PEDIATRIC RHEUMATOLOGY UPDATE
A NEWS LETTER FROM
THE DIVISION OF
This page is provided by Thomas J. A. Lehman MD
Delivering the best care - with great care
Dr. Lehman is the
author of many textbook chapters and articles on the care of children and young
adults with SLE. He practices in
Abdominal pains, joint pains, and fevers.
A wide variety of viral infections can produce these symptoms. This time of year it seems everyone has picked up a 'flu bug.' Sometimes it's merely a respiratory syndrome. Sometimes there's a little nausea and diarrhea. Some children are aching all over. Occasionally there's a rash. For most children the symptoms resolve in three to five days and life quickly gets back to normal. What to think about when the symptoms persist?.
Echo viruses often cause abdominal complaints followed by arthritis. EBV, parvovirus, or CMV also may cause prolonged malaise with arthritis or arthralgias. Lyme disease may present as a flu like illness with arthralgias. Bacterial infections such as Salmonella, Shigella, Strep, Klebsiella, and Yersinia also may cause abdominal pain, fever and joint complaints. GC can also do this.
Children or adolescents with inflammatory bowel disease are often initially thought to simply have 'a chronic bug.' Many rheumatic diseases can also present in this fashion. Henoch Schoenlein purpura is usually easy to recognize because of the rash over the legs and buttocks. Polyarteritis nodosa frequently presents as fever, abdominal, and joint pains. Behcet's disease often presents with fever, fatigue, skin ulcers and pains. So can sarcoid.
Dermatomyositis, SLE, and scleroderma may present with abdominal pain due to serositis or small bowel involvement.
The vast majority of children in a pediatric practice with a 'flu syndrome' will be better in a few days. When a 'few days' have gone by and the child hasn't gotten better there are lots of 'easy' explanations. When a few days turns into weeks careful evaluation is warranted.
Once the cultures are negative and stools for O&P have been checked, what to do next? Other infectious diseases like TB need to be excluded first. After that it depends on the predominant symptoms. If there's a lot of abdominal pain we need to make sure GI doesn't find anything - chronic appendicitis, IBD, etc. If there's joint pain or multisystem complaints consider rheumatic diseases.
The child who isn't getting better when he should, the older child or teenager who is 'failing to thrive,' the child who is always missing school. These children all have an extensive differential diagnosis. Some have a rheumatic disease. Many do not. We're here to help with the complicated and difficult children in your practice. If we find a rheumatic disease, we'll strive to fix it. If we don't, we'll endeavor to find out what is wrong, and get the child to the appropriate specialist.
The Division of Pediatric Rheumatology at HSS continues to grow. We’ve received grants to expand our research and teaching programs Need a grand rounds speaker? Call us!! We like to teach. That's why we're here. Thank you for your continued support!
If you have patients who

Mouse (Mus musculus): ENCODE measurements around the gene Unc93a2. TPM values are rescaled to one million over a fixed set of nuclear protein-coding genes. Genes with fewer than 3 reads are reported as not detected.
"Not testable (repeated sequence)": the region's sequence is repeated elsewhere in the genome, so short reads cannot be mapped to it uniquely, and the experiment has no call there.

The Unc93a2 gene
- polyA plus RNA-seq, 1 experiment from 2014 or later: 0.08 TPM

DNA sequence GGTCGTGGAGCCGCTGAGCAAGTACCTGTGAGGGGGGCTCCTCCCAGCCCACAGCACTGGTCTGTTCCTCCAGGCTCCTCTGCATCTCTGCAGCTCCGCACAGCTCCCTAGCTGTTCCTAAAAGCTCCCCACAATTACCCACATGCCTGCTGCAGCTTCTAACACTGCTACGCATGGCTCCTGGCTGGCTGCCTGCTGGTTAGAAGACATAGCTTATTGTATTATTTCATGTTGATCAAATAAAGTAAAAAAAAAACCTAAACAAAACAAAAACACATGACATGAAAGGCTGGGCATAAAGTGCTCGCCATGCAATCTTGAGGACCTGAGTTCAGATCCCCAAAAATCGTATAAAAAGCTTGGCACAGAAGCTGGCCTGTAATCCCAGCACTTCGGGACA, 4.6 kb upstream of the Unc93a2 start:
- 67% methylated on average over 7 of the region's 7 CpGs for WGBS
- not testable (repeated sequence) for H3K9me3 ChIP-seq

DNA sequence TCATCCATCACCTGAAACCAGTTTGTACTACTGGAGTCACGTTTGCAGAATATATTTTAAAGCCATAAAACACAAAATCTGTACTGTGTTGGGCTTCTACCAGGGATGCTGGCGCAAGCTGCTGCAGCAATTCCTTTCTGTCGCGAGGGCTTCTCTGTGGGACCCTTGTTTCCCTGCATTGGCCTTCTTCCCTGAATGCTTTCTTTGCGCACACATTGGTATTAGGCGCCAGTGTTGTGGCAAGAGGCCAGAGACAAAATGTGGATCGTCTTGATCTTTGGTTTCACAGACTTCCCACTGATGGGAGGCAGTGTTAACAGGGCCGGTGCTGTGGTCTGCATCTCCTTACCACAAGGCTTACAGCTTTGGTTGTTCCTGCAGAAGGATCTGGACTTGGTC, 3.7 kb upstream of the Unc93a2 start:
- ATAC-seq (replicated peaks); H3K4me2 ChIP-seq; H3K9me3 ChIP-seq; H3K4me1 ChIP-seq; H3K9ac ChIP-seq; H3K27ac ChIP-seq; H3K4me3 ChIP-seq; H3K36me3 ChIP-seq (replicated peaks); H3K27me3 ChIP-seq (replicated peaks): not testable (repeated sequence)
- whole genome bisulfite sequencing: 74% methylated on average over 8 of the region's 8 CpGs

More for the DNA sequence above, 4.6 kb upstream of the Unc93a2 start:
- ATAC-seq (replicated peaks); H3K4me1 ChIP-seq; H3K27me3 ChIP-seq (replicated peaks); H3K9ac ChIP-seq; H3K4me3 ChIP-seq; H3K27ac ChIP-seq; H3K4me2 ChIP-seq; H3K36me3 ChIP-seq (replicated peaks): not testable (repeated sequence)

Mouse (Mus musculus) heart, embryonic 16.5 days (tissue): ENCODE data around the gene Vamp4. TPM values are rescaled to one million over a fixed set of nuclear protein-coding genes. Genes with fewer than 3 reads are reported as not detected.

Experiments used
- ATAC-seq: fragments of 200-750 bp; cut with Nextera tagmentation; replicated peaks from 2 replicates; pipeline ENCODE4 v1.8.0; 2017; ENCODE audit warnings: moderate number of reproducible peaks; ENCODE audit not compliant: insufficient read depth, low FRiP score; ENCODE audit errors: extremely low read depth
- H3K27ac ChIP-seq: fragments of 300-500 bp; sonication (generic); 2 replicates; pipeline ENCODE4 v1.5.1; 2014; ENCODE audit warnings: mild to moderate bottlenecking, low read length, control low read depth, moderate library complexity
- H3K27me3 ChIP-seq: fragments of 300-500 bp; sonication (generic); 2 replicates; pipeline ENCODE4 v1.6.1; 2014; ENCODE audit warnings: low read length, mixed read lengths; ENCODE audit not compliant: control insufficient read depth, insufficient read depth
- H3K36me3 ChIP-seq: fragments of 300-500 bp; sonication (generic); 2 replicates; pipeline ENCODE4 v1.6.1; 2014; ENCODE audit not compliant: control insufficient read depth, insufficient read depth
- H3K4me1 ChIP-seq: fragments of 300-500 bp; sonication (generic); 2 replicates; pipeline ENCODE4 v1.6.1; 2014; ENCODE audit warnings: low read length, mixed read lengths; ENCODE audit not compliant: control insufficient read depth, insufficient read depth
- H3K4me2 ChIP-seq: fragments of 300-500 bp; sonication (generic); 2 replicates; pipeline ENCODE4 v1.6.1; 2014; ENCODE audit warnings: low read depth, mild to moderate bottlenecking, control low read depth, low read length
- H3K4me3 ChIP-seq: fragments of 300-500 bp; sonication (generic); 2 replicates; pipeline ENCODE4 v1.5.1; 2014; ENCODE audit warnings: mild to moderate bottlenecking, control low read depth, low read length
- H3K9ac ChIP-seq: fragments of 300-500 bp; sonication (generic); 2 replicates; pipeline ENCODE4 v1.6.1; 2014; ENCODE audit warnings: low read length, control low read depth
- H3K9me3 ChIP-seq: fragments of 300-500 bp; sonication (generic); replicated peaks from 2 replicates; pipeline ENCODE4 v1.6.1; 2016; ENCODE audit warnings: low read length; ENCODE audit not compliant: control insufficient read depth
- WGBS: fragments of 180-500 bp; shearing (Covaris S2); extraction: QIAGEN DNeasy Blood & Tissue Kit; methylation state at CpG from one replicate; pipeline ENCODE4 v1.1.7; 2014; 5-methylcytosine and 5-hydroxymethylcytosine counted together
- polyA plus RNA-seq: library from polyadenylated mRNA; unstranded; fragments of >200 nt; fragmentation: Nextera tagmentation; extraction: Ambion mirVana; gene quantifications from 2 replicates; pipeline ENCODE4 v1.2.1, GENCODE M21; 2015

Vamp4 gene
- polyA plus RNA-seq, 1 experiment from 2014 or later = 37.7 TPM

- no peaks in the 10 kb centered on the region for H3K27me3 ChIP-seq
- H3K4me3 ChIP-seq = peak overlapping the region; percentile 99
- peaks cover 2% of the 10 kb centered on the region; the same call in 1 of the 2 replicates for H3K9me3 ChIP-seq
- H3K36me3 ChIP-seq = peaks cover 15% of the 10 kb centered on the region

don’t want to come into NYC we can see them at the
Dr. Lehman is the author of many
textbook chapters and articles on the care of children and young adults with
rheumatic diseases including SLE, JRA, dermatomyositis, scleroderma,
“Dr. Tom Lehman’s experience and compassion are evident on every page of this book, and they help guide the reader—child, parent, and healthcare professional alike – through the world of childhood arthritis. This book is an absolute gem written with a single goal in mind: improve the lives of kids with arthritis.” -- Jack Klippel, M.D. President and CEO of the Arthritis Foundation
“Dr. Lehman has given parents and families of children with
arthritis the first book that speaks to the parent and child as equals. His book explains the illnesses, the
medications, the lab tests, and the disease course in simple, understandable
lay language and givens them valuable insight into how a pediatric
rheumatologist thinks. Bravo!”-- Charles Spencer, M.D.,
Professor of Clinical Pediatrics,
It’s not just
A guide to childhood muscle, bone, and joint pain,
rheumatic diseases and the latest treatments
It has always been a frustration trying to answer the many questions I have received from people over the web. I can’t take the time and give them the detail I would like to. I have to take care of my patients. This book is a distillation of my experience answering questions for parents and health professionals over 25 years of practice. If you want to know about the diseases, the tests, the medications, or how to be sure you are getting the best care– If you are the family member of a child with joint pains, this book will give you the answers. If you are a general physician, a pediatrician, or a nurse who cares for children with these diseases it will answer many of the questions families ask you, and you can recommend it to them. It will also answer many of your questions about what shots to give, what precautions to take, and the other questions families, pediatricians, and other health care providers have asked me over the years.
is the author of many textbook chapters and articles on the care of children
and young adults with SLE. He practices
The Arthritis Foundation also works with children with lupus.
This site provided by Thomas J. A. Lehman MD
Chief, Division of Pediatric Rheumatology
The Hospital for Special Surgery
535 E 70 St,
212-606-1151, fax 212-606-1938, e-mail email@example.com